VA's Frye stirs debate with reverse auction explanation

The reverse auction method for buying commodities and services has many champions but also some detractors. One of those detractors — maybe “skeptic” is the better word — is Jan Frye, deputy assistant secretary for acquisition and logistics at the Veterans Affairs Department.

Frye recently decided to take a closer look at the process. He called a temporary halt to the practice in March, lifted that order in April — with some added procedures for contracting officers to follow — and then created the real stir when he explained his reasoning.

His main concern was that contracting officers might be putting too much reliance on FedBid, the company that runs the auctions.

“When you hire a firm to tell you what you’ve got to do, aren’t we, the government, supposed to know what we’re supposed to do?” he said in a keynote address at the Coalition for Government Procurement’s 2012 Spring Conference in April. “We need to have contracting officers who have heads screwed on right, who understand what their responsibilities are and not dump it in the lap of a third party.”

That got Federal Computer Week’s readers talking, with Frye becoming the focal point of the debate.

"I have known Frye for a number of years and worked with him in the Army,” wrote one anonymous reader. “Like him or not, he's smart and knows his business cold. He knows how contracting should be done, and he doesn't waste energy delving into things that don't warrant his attention.”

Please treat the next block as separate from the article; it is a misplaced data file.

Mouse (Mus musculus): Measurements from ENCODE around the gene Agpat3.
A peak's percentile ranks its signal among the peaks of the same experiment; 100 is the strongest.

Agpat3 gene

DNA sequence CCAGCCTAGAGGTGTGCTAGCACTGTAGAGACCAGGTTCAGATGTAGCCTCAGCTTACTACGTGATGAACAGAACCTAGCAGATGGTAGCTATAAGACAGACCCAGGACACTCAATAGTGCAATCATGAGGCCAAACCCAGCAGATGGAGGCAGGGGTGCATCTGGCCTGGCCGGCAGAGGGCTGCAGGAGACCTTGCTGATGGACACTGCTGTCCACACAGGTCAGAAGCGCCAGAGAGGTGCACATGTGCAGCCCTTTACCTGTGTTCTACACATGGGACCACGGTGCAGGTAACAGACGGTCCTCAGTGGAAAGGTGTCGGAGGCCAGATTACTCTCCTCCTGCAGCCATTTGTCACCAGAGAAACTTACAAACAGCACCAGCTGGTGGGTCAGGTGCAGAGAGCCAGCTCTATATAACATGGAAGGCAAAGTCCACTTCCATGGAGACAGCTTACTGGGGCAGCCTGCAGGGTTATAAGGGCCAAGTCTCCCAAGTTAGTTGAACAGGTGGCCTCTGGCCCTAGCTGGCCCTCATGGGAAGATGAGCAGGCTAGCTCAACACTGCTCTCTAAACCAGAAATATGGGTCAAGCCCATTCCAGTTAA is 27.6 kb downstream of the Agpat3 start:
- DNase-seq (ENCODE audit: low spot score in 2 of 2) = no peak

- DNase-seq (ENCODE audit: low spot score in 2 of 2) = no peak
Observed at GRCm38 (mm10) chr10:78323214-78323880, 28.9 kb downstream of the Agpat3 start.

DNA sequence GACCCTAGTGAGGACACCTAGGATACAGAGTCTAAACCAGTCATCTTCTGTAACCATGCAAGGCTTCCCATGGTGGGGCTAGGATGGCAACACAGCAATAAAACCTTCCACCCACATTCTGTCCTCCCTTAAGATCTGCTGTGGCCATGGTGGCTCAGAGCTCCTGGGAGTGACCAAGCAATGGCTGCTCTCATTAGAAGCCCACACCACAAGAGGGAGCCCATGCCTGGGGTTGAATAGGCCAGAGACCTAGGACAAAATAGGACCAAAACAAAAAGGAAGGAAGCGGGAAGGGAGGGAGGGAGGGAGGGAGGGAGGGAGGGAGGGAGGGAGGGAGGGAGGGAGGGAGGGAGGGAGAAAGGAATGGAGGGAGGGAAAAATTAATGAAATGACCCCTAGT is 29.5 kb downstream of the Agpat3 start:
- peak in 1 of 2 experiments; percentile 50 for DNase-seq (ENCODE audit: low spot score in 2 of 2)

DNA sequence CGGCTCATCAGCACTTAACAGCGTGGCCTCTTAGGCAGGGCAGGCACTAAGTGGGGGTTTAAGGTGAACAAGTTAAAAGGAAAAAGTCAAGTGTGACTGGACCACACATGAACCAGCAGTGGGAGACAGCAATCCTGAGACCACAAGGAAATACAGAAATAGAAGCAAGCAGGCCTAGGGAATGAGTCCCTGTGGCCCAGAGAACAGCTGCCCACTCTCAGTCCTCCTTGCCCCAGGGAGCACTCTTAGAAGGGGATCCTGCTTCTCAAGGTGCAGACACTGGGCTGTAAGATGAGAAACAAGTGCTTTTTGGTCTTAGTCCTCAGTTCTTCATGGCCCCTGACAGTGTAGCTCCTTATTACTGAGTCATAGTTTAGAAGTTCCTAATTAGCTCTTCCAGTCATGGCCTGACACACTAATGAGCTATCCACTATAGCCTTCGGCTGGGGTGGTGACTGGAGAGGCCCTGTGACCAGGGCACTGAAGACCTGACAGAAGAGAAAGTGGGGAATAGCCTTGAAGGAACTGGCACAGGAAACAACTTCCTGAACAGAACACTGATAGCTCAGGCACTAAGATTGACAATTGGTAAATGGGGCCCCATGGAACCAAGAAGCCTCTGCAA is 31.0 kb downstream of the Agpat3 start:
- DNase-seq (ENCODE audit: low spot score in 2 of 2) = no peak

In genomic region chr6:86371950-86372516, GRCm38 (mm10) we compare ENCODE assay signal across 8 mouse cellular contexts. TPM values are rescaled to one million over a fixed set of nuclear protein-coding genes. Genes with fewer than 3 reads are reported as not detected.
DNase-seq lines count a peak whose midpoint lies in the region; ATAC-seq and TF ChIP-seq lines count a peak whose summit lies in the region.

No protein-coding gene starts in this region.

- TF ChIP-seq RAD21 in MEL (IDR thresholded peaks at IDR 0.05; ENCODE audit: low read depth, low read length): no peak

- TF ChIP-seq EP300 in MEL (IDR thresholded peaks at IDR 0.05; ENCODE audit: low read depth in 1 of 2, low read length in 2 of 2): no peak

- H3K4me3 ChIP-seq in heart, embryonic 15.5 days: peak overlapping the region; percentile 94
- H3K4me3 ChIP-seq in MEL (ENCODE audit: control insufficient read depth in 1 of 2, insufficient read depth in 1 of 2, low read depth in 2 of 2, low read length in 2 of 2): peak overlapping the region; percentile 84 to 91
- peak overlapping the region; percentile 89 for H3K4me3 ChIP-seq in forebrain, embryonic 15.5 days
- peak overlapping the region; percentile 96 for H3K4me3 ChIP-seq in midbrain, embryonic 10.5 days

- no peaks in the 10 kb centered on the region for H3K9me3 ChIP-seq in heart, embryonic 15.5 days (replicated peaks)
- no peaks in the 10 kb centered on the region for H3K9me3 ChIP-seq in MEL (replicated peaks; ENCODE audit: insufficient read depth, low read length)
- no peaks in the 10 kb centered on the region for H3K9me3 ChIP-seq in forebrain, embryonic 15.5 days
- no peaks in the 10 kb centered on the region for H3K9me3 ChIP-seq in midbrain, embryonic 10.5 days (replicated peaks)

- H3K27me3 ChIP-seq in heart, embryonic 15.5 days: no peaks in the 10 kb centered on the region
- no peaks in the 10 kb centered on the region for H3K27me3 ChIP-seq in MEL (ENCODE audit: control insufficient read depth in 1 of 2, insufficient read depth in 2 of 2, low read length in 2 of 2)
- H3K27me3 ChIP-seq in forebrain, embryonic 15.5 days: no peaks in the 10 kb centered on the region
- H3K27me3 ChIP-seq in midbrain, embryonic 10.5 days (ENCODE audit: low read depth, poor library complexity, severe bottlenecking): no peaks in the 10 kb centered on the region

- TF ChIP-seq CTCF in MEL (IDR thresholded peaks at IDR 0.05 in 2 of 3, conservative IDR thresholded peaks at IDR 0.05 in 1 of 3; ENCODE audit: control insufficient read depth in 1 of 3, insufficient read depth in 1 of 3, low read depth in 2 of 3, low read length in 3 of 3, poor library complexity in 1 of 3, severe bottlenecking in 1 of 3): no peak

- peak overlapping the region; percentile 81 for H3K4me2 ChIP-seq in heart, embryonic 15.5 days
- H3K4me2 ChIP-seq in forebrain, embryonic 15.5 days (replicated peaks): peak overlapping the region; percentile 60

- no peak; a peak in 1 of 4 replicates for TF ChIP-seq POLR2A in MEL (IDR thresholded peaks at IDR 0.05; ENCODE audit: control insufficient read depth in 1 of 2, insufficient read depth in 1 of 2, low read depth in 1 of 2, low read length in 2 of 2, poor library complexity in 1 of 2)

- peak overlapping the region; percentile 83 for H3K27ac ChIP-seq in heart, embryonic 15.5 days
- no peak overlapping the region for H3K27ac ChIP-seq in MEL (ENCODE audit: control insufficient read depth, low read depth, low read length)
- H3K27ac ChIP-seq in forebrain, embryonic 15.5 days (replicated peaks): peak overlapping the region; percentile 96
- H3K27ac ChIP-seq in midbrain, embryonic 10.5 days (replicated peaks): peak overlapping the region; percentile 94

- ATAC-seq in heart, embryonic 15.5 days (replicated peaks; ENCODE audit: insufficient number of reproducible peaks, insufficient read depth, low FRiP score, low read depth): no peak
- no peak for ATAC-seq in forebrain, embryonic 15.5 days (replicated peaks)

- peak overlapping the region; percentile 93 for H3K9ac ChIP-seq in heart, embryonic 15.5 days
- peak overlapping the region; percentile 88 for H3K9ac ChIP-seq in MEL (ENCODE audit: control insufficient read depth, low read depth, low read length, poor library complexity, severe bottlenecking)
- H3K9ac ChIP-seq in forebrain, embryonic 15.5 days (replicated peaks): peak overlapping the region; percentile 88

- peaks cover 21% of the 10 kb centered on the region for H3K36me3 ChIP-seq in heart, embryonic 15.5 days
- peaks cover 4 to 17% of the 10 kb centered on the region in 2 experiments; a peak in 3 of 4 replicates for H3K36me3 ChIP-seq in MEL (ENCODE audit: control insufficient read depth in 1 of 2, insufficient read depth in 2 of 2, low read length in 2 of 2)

Another reader had a different take. The reader, who also wrote anonymously and claimed to have experience working at the Veterans Health Administration, said Frye should speak more temperately.

“I can't believe [Frye] can make public comments about what should be an in-house departmental conversation," the reader wrote. "When I worked for VHA (and I did a fair amount of public speaking), my presentations were all pre-approved, and I can assure you the type of comments Jan Frye has been making would never have been approved or tolerated.”

When he lifted the ban, Frye told contracting officers to document the costs and estimated savings. He also noted that reverse auctions are suitable only for procurements where the lowest price technically acceptable criterion is the only one that matters. “Selection criteria beyond LPTA would indicate that the requirements are too complicated to ensure that cost savings and acceptable quality would be obtained through the reverse auction method,” he wrote in the memo detailing the new rules.

“We are telling them to show the math on the dollars the VA saved,” Frye said. The documentation “will add some credibility to the dollars that were being bragged about in savings.”

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